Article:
Homeschooling presents most legislators with something radically outside of their own experience. No one gets elected to state office by promising to cripple the schools. Being seen as an opponent of the schools can easily lead to defeat at the polls. So, even the most favorable legislators usually greet the question about homeschooling by first reciting their support for public schools. People who do not choose to send their children to public school may be viewed initially as cultish or fanatical. Once legislators get to know us, that feeling dissipates. This work is crucial, and cannot be overemphasized. Let me give you an example.
Representative Seth Greene (all the names are changed but the example is real), from a rural district. Unmarried, a lawyer, classic liberal Democrat, and a strong labor advocate. Usually a profile indicating strong opposition to homeschoolers, in support of the teacher’s union. But not Seth Greene. He told me, “I used to be against you people, but then I met the Van Dolson family. Ever since I met them, I’ll do everything I can to help you.” Doug Van Dolson pastored a conservative Christian church in Seth Greene’s district. It would be difficult to imagine people with less in common. But the Van Dolson’s were good, salt-of-the-earth people who had met with Seth Greene, winning his heart and his vote. Seth Greene became a valuable ally in the Democratic caucus, because one homeschool family made the effort to befriend him.
Politicians need to speak to constituents, to keep their name recognition high, and to help motivate voters in their favor. So, offer them a forum. Have them attend your support group meeting. Let them address your group. Invite them to your home for a meal, and an evening of discussion with other homeschool families. When they see our children are well fed and cared for, that we don’t eat our young, that we are “just folks,” they learn to trust us, to have confidence in homeschooling. Politicians always welcome these opportunities, especially during campaigns.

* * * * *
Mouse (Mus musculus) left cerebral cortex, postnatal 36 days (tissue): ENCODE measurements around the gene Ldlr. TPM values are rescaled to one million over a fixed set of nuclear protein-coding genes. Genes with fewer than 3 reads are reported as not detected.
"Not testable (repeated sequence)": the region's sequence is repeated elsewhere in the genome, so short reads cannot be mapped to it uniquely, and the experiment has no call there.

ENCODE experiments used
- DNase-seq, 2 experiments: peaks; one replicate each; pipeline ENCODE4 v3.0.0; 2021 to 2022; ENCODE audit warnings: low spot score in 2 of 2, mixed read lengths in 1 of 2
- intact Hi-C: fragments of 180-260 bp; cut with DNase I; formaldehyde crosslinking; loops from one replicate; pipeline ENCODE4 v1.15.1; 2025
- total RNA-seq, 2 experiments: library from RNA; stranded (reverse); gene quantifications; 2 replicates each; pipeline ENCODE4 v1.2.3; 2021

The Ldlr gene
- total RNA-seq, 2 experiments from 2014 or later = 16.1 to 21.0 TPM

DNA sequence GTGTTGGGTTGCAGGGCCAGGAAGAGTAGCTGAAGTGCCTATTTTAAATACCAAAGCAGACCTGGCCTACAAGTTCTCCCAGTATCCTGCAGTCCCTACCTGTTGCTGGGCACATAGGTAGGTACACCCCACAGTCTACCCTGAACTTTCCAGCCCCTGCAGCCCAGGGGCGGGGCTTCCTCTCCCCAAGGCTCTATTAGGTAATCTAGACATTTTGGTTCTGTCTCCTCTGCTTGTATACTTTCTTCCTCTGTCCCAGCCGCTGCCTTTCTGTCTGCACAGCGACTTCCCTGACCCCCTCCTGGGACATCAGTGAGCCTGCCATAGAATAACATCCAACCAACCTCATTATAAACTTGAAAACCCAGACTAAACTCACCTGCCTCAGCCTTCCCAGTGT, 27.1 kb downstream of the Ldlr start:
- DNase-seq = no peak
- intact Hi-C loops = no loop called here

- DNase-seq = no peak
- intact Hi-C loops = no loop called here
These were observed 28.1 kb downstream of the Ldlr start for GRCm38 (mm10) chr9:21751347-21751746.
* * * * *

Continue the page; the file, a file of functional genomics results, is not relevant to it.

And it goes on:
If you don’t feel comfortable inviting a politician to your own home, perhaps you can arrange a meeting with several families in the local library, or a bank community room, or meet in a friend’s home. Every contact further cements your relationship, increases the likelihood that they will look favorably on our cause. Of course, though few in number, the hard cases do exist. But the example of Seth Greene should prevent you from jumping to conclusions. Unless you ask, unless you make the effort, you cannot know whether the politician can be persuaded or not.
In those few cases where the politician makes it clear they are not to be swayed, you have little choice but to work for their replacement. Elections to the state legislature usually turn on very small numbers of votes. Even seemingly “safe” seats can come up for grabs. Candidates trying to unseat incumbents are especially eager to meet with potential supporters. Contacting them early in the campaign works to the advantage of all. Should they be successful, they will long remember your early help, making them staunch supporters.
Once they have come to believe in homeschool people, lawmakers will favor homeschool legislation that brings us relief, and oppose legislation which would oppress us. At this point, Logos comes in. Rather than us convincing them, they will convince each other. They will use the reasons, the statistics, and the studies, as justification for their votes. The real justification will be their emotional connection with homeschool families they trust. Every family can have a part in building the legislative majority that will make or keep homeschooling free, without leaving home. All it takes is courtesy, kindness, and hospitality.
Ed’s web site is http://showcase.netins.net/web/nurture/.